afternoon nearly out of his mind. He's been advising his clients to put
money into Agricola. He began to tell me what one client of his, a
girl----"

"Is that Stannard, of Lincoln's Inn, the lawyer?" Brayton asked. "Mr.
Mallison used to be his partner. If it's the same man."

"Oh, it's the same man," the other said. "What, are you going already,
Brayton?"

Brayton muttered something to the effect that he had work to do. He
wanted to be alone to think this matter over. The floating kaleidoscope
of events bewildered him. An hour or two ago and he had sat humbly in
the Wellesley envying Syme his money and position, and now Syme was dead
and Lazarus had a fortune in his pocket.

Not a soul in the world knew except the sender of the cablegram. There
would be a great deal of poverty and distress, for the Agricola had been
a strong tip with the public, who, a little while back, had rushed for
everything that Syme fathered. Scores of these people would be ruined,
but Brayton did not allow his mind to dwell on that point. People of
that class always lost their money--if one fraudulent scheme didn't have
it another would. Why couldn't they be content with a safe interest?

"Oh, yes, a lot of people would suffer. But people like old Stannard! It
seemed incredible that he should have been caught. And that he should
invest clients' money. Gertrude Mallison was a client of his; in fact,
he was her trustee. Suppose he had lost all Gertrude's money. Suppose
she had to turn out and get her own living. And suppose Brayton was
rich, as he would be soon. Gertrude, Gertrude, those eyes of yours have
made a fool of me," he murmured. "Your father was not the man to give
his trustee much latitude in the way of investments. Still----"

The papers were full of it next day. It was a tremendous smash. Scotland
Yard had been after Syme; they had been looking for him the evening
before with a warrant. He had played a desperate game at the finish, but
fortune was against him. It was one of the inspectors of the Yard who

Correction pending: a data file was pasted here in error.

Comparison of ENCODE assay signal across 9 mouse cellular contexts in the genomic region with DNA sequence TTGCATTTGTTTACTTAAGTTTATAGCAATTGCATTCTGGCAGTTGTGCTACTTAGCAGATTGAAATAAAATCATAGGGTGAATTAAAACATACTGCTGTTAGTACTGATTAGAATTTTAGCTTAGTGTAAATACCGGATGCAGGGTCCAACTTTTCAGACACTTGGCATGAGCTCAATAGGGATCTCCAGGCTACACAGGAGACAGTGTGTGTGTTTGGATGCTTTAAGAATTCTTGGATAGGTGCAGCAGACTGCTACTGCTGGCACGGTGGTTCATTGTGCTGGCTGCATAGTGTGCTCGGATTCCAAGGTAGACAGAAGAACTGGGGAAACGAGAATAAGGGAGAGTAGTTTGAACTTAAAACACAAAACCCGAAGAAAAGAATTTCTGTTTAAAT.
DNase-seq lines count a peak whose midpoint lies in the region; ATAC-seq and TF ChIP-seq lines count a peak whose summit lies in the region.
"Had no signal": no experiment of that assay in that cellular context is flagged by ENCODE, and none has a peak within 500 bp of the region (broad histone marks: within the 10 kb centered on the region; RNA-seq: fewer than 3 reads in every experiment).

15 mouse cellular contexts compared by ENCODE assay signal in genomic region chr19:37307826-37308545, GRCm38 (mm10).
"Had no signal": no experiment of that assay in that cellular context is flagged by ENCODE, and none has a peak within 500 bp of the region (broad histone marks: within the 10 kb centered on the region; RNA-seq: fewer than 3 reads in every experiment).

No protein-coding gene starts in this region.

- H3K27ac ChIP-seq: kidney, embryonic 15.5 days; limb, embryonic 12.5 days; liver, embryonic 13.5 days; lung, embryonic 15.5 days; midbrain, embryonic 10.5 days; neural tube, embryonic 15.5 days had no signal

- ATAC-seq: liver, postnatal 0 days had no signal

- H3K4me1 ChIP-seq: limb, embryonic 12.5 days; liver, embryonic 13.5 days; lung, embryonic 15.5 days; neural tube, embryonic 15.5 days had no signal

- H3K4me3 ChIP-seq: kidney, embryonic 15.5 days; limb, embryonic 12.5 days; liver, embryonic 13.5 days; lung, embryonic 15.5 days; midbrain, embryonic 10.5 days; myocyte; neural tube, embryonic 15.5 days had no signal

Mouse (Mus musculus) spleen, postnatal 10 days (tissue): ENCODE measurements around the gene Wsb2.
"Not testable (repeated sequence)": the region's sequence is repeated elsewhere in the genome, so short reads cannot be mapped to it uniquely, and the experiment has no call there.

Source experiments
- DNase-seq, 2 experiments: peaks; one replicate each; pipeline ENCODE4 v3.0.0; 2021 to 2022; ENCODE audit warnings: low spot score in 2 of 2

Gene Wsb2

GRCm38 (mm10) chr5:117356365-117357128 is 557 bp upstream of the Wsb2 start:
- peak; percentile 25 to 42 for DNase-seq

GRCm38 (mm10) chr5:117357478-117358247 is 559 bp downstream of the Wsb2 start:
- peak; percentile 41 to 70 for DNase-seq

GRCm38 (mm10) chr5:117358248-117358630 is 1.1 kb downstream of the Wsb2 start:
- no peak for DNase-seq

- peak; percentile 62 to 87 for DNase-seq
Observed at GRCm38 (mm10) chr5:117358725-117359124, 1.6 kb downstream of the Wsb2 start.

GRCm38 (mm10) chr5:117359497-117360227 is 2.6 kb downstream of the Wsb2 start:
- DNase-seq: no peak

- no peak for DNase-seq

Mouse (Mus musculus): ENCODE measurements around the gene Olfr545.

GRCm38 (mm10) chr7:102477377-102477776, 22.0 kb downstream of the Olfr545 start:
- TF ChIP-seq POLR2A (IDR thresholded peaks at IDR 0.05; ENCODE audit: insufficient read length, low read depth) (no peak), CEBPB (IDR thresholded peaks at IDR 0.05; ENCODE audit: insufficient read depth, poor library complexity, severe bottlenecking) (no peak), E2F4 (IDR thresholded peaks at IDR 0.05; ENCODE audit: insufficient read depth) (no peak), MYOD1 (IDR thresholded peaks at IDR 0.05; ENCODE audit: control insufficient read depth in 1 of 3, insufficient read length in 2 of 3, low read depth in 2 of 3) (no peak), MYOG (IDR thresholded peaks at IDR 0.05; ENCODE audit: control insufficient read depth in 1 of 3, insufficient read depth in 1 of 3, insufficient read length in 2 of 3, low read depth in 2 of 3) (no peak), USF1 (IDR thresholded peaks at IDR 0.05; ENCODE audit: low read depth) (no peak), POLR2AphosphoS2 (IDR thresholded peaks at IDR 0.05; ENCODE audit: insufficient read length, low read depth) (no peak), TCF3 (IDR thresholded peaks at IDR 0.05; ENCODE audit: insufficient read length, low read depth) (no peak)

told Brayton all this. Syme could not afford to wait for that cablegram
from South America. Doubtless, he had lingered on till the last possible
minute. The authorities had taken possession of Symes' papers, and
already a hopeless state of affairs had been divulged. Everything had
been disposed of--Syme did not appear to have a share worth keeping
left. There was no occasion to hold on to the Agricola, seeing that in
the ordinary course of events they could have been bought back for two
for three halfpence. Special meetings of the various shareholders would
be called at once, but the chance of saving anything out of the wreck
was very remote.

Brayton stood impassively. The game was absolutely in his own hands.
There was no occasion for any hurry. He took his way leisurely into the
city and commenced operations. He was a buyer for cash. His broker was
frank to the verge of rudeness.

"My dear fellow, you will lose every penny," he said. "What on
earth----"

"Never mind that," Brayton said. "What can you buy the shares for?"

"Well, certainly for sixpence each. Perhaps less."

"Then buy all you can for cash and the account. I'll give you a cheque
for 1,000 now. That should secure 40,000 of the ordinaries. Oh, I'm not
saying there is anything in Agricolas, but Agricolas may counteract
another thing that I shall get 5 per cent out of. It's a pure spec, on
my part, but I've had a bit of luck lately, and I'm backing it."

"Come into a fortune?" the broker asked.

"No, I haven't," Brayton said crisply. "But all that you can get for
that amount. Good-bye."

He strolled off quietly, and patiently awaited his game. He had parted
with all his available capital, and in return he possessed forty
thousand Agricola ordinary shares, with a possibility of as many more.
Within ten days he would have to find a further thousand pounds or carry